Glove Making in West Oxfordshire: Our May 2021 Evening Talk

The society’s final talk of the season was by Carol Anderson, who is a County Museums Officer in Oxfordshire’s County Council Cultural Service. Her talk on glove making in the west of Oxfordshire was attended by over 50 participants, the numbers including guests from the Charlbury History group.

Carol’s talk began with a reminder that gloves of all descriptions and functions have been with us throughout history. Silk gloves were found in the pyramids of ancient Egypt. They have been found in military tomb effigies and were a feature of medieval jousting and courtly life. Gloves have had diverse functions during the ages, from acting as statements of wealth and high fashion (especially for example in Elizabethan times) through to the obvious function of hand protection for hard labour.

Carol focused on the heyday of glove production in our region, which developed gradually from the 13th Century where production was developing strongly in London, Worcester, and Oxford. Early manufacture of leather gloves was a major activity in Woodstock in the early 15th century and well established in the whole region a century later, drawing on the deerskins in abundance in the Wychwood forest and of course drawing also on the burgeoning sheepskin and wool production of the Cotswolds.

During the Napoleonic Wars, production of gloves for military use was protected by tariffs and taxes on imports, but by the 1820/30s these regulations started to change and the story of supply became more complex. Imports from Europe, mainly France stared to affect home production. However, by the mid-19th Century things improved once again, and these years and into the 20th Century were the real heyday for production in the west Oxfordshire region.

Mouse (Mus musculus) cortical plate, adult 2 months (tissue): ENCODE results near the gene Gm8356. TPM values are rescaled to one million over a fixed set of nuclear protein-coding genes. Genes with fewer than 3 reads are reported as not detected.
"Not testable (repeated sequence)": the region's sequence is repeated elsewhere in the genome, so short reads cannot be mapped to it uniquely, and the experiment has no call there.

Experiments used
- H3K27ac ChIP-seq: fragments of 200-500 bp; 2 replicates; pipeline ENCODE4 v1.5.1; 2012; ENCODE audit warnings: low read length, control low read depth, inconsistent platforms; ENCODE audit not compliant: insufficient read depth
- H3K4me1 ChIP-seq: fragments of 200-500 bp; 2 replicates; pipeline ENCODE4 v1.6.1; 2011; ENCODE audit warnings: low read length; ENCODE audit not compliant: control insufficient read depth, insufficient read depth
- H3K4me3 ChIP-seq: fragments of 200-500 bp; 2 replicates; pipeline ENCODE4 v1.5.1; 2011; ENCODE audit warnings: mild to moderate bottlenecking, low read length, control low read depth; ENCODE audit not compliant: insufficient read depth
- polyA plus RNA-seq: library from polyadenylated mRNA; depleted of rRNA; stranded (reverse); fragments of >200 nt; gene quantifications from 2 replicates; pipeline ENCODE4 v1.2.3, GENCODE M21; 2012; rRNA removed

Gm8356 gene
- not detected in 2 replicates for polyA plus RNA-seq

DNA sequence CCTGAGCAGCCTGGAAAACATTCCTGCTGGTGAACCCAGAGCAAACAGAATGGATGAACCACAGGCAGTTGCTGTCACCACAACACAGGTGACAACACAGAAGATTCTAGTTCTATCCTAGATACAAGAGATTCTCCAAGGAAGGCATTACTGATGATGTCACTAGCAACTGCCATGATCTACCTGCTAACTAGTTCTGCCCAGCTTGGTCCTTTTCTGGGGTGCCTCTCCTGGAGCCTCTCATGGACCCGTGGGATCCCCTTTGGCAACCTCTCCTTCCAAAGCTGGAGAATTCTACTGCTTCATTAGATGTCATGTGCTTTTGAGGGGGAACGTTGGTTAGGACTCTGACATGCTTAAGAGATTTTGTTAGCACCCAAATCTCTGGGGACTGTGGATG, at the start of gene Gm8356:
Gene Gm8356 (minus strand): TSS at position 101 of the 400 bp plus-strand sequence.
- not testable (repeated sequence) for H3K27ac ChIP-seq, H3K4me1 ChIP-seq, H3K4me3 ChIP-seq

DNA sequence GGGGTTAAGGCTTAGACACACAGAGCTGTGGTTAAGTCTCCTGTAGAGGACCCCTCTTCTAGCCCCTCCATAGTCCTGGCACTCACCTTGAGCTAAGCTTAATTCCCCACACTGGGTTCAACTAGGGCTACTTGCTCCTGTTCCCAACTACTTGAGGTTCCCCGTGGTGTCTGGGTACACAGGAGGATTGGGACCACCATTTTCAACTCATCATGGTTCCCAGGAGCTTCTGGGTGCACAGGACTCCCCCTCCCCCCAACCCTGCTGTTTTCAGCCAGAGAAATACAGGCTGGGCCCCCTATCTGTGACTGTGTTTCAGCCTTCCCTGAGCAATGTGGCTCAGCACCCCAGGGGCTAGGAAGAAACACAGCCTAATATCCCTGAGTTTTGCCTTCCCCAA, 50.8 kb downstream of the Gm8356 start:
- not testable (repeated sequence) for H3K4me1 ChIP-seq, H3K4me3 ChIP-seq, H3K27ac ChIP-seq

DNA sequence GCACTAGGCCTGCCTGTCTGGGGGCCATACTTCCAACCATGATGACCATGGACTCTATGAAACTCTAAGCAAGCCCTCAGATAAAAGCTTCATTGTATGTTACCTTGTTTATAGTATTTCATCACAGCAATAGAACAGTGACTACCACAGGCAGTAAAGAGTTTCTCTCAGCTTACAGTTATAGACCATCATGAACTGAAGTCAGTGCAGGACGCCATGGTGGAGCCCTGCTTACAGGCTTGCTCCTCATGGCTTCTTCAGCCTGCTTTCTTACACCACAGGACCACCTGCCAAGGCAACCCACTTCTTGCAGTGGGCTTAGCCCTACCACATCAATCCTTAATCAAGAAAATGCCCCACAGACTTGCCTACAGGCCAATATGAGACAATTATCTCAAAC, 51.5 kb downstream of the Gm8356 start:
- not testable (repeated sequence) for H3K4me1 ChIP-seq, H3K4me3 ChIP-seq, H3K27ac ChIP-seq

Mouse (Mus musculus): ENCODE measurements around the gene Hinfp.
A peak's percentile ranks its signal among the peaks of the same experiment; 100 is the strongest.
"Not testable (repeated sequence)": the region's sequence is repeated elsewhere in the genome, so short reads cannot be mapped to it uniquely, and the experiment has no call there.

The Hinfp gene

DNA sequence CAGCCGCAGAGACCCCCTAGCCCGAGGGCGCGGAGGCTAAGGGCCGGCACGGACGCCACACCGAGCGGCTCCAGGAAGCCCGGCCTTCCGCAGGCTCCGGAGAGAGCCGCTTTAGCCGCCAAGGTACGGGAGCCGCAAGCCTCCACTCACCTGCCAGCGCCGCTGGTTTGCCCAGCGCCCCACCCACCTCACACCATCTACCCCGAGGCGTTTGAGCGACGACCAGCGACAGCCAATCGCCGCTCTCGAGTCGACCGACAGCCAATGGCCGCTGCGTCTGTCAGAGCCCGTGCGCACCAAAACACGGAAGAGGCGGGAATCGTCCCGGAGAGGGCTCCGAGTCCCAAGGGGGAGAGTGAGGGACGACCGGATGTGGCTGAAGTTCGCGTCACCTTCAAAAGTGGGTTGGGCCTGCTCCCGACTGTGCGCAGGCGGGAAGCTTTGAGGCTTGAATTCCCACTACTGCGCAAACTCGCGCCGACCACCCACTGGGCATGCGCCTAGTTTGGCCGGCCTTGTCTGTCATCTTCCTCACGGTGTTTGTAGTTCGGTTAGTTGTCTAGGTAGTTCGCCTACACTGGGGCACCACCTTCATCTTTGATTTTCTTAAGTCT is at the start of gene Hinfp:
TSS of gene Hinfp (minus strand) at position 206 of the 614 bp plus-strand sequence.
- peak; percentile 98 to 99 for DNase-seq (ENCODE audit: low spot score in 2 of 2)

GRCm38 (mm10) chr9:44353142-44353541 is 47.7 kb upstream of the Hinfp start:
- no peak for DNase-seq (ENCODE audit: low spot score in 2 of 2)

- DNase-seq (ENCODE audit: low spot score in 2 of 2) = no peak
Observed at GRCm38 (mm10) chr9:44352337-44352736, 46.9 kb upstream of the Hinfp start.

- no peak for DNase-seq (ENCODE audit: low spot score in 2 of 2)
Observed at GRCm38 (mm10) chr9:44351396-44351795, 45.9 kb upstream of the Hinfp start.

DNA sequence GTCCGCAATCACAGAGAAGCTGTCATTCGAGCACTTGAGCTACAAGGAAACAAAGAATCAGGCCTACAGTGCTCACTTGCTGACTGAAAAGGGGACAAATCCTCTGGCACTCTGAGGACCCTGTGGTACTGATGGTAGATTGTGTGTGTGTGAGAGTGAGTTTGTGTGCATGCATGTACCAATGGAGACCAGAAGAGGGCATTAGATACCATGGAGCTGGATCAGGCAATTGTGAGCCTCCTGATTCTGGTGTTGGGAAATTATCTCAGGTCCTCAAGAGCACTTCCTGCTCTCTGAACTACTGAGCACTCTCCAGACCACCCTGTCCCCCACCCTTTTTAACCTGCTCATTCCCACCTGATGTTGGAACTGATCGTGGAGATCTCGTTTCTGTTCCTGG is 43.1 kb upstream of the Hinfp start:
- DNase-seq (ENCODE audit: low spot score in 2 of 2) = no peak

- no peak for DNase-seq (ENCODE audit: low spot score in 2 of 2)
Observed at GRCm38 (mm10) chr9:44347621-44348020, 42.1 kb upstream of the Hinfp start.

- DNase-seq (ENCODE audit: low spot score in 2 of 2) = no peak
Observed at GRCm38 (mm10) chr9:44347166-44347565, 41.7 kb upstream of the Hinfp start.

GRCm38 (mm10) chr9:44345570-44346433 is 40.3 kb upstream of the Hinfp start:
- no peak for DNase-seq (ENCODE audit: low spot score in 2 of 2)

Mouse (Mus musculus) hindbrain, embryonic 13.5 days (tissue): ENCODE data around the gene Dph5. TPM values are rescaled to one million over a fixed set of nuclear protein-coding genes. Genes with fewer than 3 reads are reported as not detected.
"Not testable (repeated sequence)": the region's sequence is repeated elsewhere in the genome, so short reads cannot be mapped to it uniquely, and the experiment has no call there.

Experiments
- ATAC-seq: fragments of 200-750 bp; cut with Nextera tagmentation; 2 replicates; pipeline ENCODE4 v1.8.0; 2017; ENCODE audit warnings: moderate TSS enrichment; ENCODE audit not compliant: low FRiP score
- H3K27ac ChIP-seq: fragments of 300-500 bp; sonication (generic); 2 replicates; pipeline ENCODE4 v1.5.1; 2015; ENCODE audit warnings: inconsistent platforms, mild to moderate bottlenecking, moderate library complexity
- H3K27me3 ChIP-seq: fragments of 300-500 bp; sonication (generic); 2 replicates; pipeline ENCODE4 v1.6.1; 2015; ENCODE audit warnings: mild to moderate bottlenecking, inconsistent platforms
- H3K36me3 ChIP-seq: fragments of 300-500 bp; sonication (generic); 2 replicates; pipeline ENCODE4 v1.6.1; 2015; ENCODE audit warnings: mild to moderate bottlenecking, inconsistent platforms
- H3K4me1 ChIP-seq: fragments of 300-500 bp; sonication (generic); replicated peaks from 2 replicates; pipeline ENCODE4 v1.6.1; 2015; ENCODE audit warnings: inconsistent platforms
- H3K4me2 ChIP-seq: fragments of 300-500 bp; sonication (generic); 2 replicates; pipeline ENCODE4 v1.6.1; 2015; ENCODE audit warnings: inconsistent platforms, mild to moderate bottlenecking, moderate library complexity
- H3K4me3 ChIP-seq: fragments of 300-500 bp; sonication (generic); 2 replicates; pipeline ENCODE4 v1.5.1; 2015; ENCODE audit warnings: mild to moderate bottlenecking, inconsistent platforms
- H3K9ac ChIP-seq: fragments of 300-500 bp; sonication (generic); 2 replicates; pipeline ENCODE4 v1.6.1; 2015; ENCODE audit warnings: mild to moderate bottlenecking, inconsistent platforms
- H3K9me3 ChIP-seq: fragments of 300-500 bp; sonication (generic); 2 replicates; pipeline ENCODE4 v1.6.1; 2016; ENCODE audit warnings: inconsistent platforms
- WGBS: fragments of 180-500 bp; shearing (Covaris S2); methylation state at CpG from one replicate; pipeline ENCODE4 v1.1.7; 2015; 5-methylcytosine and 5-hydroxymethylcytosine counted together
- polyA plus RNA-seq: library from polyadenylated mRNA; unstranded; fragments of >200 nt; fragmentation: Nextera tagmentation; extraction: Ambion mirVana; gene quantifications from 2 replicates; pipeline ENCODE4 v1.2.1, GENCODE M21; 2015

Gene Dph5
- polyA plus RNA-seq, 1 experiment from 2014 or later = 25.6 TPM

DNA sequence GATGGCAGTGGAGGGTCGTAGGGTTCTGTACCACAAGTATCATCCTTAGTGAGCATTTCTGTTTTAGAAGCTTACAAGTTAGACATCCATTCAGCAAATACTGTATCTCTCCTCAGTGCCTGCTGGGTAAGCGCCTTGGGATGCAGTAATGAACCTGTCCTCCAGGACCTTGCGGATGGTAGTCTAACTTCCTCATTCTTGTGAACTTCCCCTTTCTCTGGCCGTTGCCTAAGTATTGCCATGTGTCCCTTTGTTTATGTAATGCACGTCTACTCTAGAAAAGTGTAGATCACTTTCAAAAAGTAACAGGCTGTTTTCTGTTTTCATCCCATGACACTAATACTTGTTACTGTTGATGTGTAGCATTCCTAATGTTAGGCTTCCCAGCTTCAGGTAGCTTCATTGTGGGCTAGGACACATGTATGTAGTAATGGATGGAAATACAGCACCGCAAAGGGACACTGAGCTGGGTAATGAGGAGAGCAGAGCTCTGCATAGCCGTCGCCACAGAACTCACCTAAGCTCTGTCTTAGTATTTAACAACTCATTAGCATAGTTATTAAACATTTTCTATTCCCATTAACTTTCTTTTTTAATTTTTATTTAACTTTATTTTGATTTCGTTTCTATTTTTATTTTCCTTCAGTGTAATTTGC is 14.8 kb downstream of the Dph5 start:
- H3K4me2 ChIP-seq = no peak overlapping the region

It was surprising to many of us that the scale of the activity around glove making was as large as it was in these years, when the fortunes of the industry revived. Carol presented a map of the area with graphics to show the percentages of the female population in each village employed as home workers. Every village was represented in some way, including Leafield and Wootton as worthy of mention. We learned for example that 75% of the women in Stonesfield were home based “Gloveresses” working around family commitments and supporting the household budget, especially during times of hardship caused by changes in work patterns in agriculture.

We learned about the process of manufacture, divided squarely between the heavy “men’s work” and the more delicate tasks carried out by women folk. Men worked in factories as tanners, cutters, dyers and sorters. Many of these roles required a long apprenticeship of up to 5 years. Charlbury and Woodstock were important centres for this activity.

In the second half of the 19th century with the development of the railways, more organised factory patterns of activity were emerging. By 1852 for example we learned that projects in Charlbury had a thousand people engaged in the trade. In passing we learned half of the Ascott Martyrs women were “Gloveresses”. And into the 20th Century with growing external investment and the development of machinery, the work of the women became more and more focussed into factories. A more centralised logistics for production and distribution had emerged.

The arrival of World War Two and the social changes afterwards spelt the beginning of a decline in the industry which had sadly disappeared completely by 1980. Wartime requisition of factories for armament efforts did not help. Neither did cheap imports from Italy (as an example) help the industry. The reduced interest in gloves as a fashion statement or “Sunday best” at a time of declining church attendance for example, and even the impact of the improvements in motor vehicles which obviated the need for driving gloves to combat the cold, was chipping away at the market. The writing was clearly on the wall when the famous manufacturer Dents employed local skills to set up a factory in Malta.

This was an entertaining and wide-ranging survey of an important part of local social history, and was well received by an enthusiastic audience, with many questions raised in the discussion afterwards.